According to Holes, the forces on the body are “immense” in an execution-style hanging. He believes the evidence “seems more consistent” with manual strangulation, rather than hanging.
Famed pathologist Cyril Wecht also questioned the cause of death after conducting a second autopsy on Zahau’s body.
“Our expert, Cyril Wecht, said she was strangled and was dead or dying before she was lowered off the deck,” Keith Greer, the attorney who represented the Zahau family in the recent civil trial, told Oxygen. “And when I say lowered off the deck, it is because had she gone over the deck on her own, (then) gravity would have carried her down, full-force — it's a nine-foot drop. It would have either ripped her head off or partially decapitated her.”
Greer said there was not a “single dislocated vertebrae in her neck,” which he said doesn’t support the theory of a hanging.
However, the San Diego County Medical Examiner stands behind the initial findings in the case and believes Zahau died from hanging herself.
“The evidence, based upon the abrasions, contusions throughout the body, to me, indicates that Rebecca went face-first over the railing and impacted, slid down the wall, breaking the foliage, as well as leaving marks on the wall before the full length of that rope was reached, and did, in fact, hang herself,” Dr. Glenn Wagner said at a December 2018 news conference to discuss the results of a new review of the case by law enforcement.
The San Diego County Sheriff’s Department re-assessed the case in 2018, after the civil jury’s verdict, but maintained at that news conference that Zahau had died by suicide.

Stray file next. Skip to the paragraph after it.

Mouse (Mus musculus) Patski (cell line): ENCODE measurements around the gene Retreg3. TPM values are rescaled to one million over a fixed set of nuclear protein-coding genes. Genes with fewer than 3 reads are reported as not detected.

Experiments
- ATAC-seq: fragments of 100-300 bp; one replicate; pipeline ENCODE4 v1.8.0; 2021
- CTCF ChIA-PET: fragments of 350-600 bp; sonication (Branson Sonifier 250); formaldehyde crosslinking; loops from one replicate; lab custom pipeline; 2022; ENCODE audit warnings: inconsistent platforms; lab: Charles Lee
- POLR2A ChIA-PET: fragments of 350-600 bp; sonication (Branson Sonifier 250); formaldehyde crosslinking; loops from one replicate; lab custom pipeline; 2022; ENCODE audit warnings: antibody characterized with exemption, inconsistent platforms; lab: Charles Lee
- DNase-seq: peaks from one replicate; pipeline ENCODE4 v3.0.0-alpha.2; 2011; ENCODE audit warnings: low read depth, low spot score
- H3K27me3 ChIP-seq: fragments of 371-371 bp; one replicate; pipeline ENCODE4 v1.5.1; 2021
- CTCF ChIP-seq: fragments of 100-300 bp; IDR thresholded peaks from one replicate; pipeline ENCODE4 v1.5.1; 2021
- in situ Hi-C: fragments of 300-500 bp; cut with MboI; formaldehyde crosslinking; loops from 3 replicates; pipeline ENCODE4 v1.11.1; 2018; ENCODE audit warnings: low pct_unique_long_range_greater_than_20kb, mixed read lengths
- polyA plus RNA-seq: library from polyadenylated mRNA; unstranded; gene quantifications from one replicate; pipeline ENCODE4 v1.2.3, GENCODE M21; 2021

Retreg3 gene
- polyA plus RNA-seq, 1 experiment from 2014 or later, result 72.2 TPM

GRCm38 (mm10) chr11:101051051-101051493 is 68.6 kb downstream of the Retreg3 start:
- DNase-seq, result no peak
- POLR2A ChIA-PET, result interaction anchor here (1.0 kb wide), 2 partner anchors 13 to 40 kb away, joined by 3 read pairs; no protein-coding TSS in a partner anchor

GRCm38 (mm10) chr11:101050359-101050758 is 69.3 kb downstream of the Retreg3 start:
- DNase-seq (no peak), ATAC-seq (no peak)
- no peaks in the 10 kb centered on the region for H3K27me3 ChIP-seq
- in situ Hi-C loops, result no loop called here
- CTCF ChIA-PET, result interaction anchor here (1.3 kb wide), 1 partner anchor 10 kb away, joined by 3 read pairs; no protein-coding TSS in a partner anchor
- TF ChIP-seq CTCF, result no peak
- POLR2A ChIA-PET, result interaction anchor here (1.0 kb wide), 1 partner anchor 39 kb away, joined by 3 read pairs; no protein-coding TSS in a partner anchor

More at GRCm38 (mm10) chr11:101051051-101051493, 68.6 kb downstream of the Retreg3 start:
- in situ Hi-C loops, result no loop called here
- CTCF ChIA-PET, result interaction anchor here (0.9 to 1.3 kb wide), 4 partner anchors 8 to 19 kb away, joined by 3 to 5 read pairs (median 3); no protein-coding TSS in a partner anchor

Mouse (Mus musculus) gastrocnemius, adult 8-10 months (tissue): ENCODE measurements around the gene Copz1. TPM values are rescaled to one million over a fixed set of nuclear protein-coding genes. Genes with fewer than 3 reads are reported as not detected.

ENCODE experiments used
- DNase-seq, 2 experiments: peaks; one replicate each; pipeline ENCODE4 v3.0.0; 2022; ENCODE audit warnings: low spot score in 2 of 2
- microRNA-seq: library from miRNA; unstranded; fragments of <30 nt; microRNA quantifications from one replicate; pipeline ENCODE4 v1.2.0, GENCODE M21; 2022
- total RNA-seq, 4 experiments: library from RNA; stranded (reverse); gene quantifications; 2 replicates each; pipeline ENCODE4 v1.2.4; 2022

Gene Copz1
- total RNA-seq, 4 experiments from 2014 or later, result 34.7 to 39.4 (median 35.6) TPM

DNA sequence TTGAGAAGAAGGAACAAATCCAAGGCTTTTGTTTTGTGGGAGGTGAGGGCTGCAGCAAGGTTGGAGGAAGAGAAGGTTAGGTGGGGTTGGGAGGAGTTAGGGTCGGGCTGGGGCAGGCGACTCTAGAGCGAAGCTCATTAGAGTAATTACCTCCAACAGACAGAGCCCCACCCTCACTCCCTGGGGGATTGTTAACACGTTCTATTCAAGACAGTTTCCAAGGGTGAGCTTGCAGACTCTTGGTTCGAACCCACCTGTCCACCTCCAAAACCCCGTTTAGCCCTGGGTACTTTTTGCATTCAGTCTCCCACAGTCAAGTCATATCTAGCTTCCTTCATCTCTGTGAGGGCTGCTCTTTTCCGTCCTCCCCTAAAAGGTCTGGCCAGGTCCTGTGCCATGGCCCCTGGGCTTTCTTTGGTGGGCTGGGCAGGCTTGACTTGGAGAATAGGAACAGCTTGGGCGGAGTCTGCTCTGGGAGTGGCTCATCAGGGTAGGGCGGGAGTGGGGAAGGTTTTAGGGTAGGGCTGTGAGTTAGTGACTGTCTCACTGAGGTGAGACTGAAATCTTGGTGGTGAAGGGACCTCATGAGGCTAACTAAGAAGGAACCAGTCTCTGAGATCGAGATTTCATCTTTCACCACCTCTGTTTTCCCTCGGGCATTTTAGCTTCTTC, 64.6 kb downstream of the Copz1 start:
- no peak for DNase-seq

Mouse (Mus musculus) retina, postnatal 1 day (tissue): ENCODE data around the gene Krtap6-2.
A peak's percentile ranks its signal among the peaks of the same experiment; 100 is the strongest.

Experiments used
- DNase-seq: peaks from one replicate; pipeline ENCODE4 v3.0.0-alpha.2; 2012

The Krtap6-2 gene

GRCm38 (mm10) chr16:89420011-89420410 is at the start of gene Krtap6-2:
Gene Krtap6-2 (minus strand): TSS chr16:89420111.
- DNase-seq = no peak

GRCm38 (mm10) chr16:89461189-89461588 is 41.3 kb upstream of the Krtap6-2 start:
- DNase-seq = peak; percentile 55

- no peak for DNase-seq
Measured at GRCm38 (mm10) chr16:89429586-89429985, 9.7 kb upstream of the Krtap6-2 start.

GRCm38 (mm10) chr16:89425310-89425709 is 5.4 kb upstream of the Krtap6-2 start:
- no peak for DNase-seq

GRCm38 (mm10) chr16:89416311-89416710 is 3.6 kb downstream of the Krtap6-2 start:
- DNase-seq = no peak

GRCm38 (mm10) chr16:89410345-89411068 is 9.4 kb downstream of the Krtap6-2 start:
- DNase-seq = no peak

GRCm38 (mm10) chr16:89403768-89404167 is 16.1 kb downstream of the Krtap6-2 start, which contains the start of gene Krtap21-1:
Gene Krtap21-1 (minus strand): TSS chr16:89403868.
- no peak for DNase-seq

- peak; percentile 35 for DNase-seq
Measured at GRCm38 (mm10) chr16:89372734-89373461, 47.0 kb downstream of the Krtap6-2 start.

“After a thorough and comprehensive review of all of the existing evidence and searching for potential new evidence, we’re confident that the initial investigation was handled properly, and we’re confident in the science behind our conclusions, the evidence, the evidence collection and the work of the lab,” said Lieutenant Rich Williams, of the sheriff department’s homicide unit. “They all point to a suicide.”
3. Zahau had several hemorrhages on the side of her head
Those skeptical that Zahau took her own life also point to several hemorrhages she had on the side of her head — further evidence, they believe, that someone struck her the night she died.
Keith Greer told Oxygen that after performing a second autopsy on the body, Wecht reported subgaleal hemorrhages, or hemorrhages under the surface of the scalp.
During the civil trial Greer contended that Zahau had suffered four blows to the head, leaving her either partially or fully unconscious, during the alleged attack, according to KGTV.